I’ve also been surprised when I have pitched stories to magazines that I thought would be an ideal match, and they rejected it or I never heard back from the editor (which is the same thing as a rejection).
There is absolutely no predictability about who will “go” for your query, and who will reject it.
This means you need to pitch all of the magazines on your distribution list.
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Many of my freelance-writing friends are amazed at the sheer audacity of the simultaneous submissions approach.
“You can’t do that”, they say.
“What if more than one editor wants the story?”
So that brings me to a few ground rules. And, I’d like to point out that these are rules, not guidelines.
Rule #1. Never sell the same article to the same market at the same time.
When I polled editors, this was by far their greatest fear. They do not want to see the same article published in a competing magazine during the same period of time.
Every freelancer knows this is just not done, but it is the most basic rule to remember.
Rule #2. If two editors express an interest in the same story, never, ever play one editor off against another.
This is freelance writer suicide and a good way to have both editors put your name on their “pariah” list. You’ll never get a story in either publication again.
Always go with the first editor who accepts your story. Then deal with the second editor using one of the strategies mentioned in Part 2 of this article.
Carla Banning of Lost Treasure has experienced this first hand; “I do occasionally encounter a writer that says he or she submitted the same story elsewhere and needs an immediate promise of publication or they will let the other publication have it as an exclusive.” Her standard answer is, “Please feel free to go ahead and do that”.
David Castle of Running Fitness asks his writers to be up front and honest. “If they play me, then they lose my faith”.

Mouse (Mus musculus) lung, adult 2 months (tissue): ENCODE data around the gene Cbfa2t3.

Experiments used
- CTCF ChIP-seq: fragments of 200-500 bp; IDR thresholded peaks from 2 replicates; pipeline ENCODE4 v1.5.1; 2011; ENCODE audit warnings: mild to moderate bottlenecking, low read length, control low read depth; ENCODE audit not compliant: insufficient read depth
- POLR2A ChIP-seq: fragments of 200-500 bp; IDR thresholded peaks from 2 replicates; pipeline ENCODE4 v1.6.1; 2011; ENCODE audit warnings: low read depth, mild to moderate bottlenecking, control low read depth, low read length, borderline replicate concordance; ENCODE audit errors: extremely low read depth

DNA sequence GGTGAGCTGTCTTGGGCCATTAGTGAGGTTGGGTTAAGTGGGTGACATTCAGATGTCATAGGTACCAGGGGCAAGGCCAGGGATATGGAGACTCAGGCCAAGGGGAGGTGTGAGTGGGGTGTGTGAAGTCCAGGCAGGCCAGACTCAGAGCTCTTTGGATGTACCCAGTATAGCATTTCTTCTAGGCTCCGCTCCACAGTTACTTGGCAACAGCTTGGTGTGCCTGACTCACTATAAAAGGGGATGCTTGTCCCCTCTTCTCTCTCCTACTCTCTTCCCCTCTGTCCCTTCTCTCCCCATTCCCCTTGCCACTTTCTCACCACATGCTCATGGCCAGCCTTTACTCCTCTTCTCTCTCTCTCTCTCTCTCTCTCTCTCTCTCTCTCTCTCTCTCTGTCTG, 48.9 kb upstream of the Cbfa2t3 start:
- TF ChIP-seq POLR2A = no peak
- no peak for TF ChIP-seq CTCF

Allen Cox of Northwest Travel says that if he had a story yanked by a writer after they had a higher offer from another magazine, “I’d reconsider working with that writer again. Once I accept and assign a story, I expect the writer to meet his obligation to deliver”.
He adds, “An important part of successful freelance writing is establishing productive, long-term relationships with editors. In today’s market, attempting to play editors against one another over a story would be counterproductive and unprofessional. I think most writers understand that.”
Derek Buono of Beer magazine also agrees with the importance of writers building a relationship with the editor: “If that happens, the story is not of interest to me anymore. If you want to build a relationship, don’t play games”.
Rule #3. If two editors want the same story, always be scrupulously honest with both editors. Let the second editor know what has happened and then make your alternative pitch, as I explain in the strategies in Part 2.
So now you know the 3-step process for simultaneous submissions and the rules around using this technique. Remembering the rules will keep you out of trouble.
You might also be interested in reading the 2 most asked questions about simultaneous queries.
Part 2 of this article discusses some strategies for dealing with simultaneous acceptances – that rare and happy occasion when more than one editor wants to buy the same article at the same time.